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Shipping wine in an uncertain world: it’s all about managing risk



Even with the many challenges the wine industry faces, it continues to make an important contribution to South Africa’s economy. To support the sector as part of its purpose of creating #BetterFutures for all, Hollard Insure is sponsoring the Great Big Wine Survey for the second year running, which is why the risks related to shipping wine became a big focus at the August 2021 Grape Escape virtual event for Marine brokers.

“South Africa’s commercial operations and ports continue to operate despite global maritime activities being disrupted by the ongoing COVID-19 pandemic, as well as incidents such as the blocking of the Suez Canal and, closer to home, the recent cyberattack on Transnet’s operations,” said Hollard Head of Marine Cynthia Nanthalall.

Hollard Marine Senior Business Development Manager, Estelle Bond, noted the many challenges and risks related to shipping wine in bulk. Referring to the insurance industry’s complex, changing risk profile, she said wine not only has to be handled in the right conditions, but the means of transporting it are changing.

A major change is the shift from transporting wine in bottles, drums, or other containers to using flexitanks (massive flexible, durable bags holding up to 24 000 litres of liquid in the cavity of 20-foot shipping containers), explained guest speaker, marine surveyor, Moritz Denker, of Battermann & Tillery Group, who joined the event online from Germany.

There are many advantages to using flexitanks to transport precious commodities such as wine – it’s cheaper than more traditional methods. But the big increase in this mode of transport (around 1.5-million containers with flexitanks installed inside them are now transported every year, with 50% of them transporting wine) has also brought more risks.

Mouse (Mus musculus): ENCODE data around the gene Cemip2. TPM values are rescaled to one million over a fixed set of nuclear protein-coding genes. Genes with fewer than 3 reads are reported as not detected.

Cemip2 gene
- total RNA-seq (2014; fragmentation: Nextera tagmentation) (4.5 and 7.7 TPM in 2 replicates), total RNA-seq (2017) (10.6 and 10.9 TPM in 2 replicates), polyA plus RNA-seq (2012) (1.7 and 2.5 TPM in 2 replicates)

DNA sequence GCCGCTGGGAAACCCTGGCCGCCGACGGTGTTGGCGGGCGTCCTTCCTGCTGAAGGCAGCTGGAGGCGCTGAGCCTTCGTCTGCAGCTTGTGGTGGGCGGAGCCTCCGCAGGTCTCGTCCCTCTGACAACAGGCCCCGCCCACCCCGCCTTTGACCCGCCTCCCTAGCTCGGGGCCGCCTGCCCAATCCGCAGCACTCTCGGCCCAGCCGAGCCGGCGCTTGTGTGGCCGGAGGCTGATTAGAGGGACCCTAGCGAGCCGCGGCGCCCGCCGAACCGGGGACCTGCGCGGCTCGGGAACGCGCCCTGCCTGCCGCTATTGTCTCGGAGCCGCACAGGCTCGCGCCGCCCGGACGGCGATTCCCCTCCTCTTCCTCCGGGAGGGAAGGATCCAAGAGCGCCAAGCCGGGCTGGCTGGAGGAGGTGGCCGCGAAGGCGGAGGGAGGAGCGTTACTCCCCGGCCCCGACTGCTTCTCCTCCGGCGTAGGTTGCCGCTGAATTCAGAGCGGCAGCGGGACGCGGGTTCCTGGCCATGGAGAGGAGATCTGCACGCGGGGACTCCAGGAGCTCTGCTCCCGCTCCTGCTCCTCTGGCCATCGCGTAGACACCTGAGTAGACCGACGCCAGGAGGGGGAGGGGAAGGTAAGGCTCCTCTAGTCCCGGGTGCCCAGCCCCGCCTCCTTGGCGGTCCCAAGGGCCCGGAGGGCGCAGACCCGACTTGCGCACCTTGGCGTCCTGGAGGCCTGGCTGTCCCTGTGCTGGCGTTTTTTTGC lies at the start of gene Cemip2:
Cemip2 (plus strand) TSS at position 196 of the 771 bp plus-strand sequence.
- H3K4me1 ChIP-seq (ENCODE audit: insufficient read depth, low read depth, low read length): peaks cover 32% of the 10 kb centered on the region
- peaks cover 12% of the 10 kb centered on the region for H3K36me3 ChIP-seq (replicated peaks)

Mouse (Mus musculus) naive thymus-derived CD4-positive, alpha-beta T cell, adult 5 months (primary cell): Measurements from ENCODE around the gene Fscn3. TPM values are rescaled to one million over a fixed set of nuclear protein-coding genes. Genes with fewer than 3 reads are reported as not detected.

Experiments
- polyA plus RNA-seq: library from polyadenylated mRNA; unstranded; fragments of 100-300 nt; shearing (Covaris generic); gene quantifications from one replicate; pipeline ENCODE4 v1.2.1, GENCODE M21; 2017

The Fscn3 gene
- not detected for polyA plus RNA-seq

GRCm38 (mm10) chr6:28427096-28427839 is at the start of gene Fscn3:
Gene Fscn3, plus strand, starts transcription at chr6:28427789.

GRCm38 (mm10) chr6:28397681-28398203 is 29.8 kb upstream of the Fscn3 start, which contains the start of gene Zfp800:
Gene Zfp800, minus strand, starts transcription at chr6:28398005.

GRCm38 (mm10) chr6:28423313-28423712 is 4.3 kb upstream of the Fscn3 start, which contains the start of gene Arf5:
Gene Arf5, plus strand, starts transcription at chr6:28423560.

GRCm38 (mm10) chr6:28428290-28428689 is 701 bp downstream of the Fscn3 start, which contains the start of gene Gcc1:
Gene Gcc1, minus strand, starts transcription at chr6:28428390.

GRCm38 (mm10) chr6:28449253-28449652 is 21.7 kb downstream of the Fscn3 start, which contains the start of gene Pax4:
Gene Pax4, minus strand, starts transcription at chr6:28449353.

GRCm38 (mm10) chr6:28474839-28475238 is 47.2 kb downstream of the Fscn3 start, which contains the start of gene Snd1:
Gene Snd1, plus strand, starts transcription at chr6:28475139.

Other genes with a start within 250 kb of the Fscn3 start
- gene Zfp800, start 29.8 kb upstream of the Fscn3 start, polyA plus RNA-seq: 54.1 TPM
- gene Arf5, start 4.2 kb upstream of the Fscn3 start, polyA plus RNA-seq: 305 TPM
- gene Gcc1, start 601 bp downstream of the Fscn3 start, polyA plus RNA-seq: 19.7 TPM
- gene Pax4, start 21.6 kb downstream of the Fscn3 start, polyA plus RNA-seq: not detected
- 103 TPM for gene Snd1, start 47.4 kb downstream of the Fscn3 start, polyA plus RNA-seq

These risks include installation errors, badly manufactured tanks, the presence of sharp objects, excessive product temperature during loading, the incorrect use of the heating system that can cause the tank to melt, and overfilling or underfilling of tanks, leading to ruptures and losses (a big enough hole will lead to all the wine in the tank being lost) – and subsequent claims.

There are specific requirements and standards for products transported in flexitanks, but the reality is that “it’s all about the money”, said Denker. Flexitanks usually have a capacity of 18 000 litres or 24 000 litres, but nearly all transported flexitanks are overweight based on the weight restrictions as per CTU-Code – with shipping companies accepting them and passing the responsibility of compliance to the container packers. This increases costs for cargo underwriters.


When it comes to wine, explained Denker, specially designed – and sometimes more expensive – flexitanks are required to prevent oxidation inside the tanks. In addition, fermentation can lead to a gas build-up, so tanks should also be equipped with a pressure relief valve to avoid rupture and loss.

Even “the smallest deviation”, such as a cap that is not placed perfectly, can cause leakage, resulting in high costs and claims, so correct installation and positioning of the flexitank are vital.

High temperatures – it can reach more than 60 degrees Celsius inside a container in summer – can pose another risk for the quality of the product if the shipper is not aware of this. All these issues – as well as damage caused by human error, during unloading, for example – can give rise to claims.

So, how can risk be minimised, and losses reduced?

Solutions include frequent staff training, using larger, 40-foot containers with tanks of less height and considering more rigid containers, implementing emergency agreements, and further improving standards, said Denker.

And how does the future look? Flexitanks, which cannot be reused, but only recycled, continue to evolve. With export volumes increasing, new irradiated, sterile and other systems are being developed; and 20-foot containers are being phased out to be replaced by flexitanks in 40-foot containers, he concluded.

Despite port terminal challenges and a five-week wine-export ban, South Africa’s wine export volumes in 2020 matched those of 2019, at 319.2-million litres.

Understanding the risks of transporting this valuable export product helps Marine brokers to provide clients with the best advice, cover, and service – something that is now more important than ever.

* Find out more about Hollard Marine’s products and services for your customers here: https://www.hollard.co.za/brokers/short-term-brokers/business-products/marine-insurance


We would like to acknowledge Farmer’s Weekly for the article.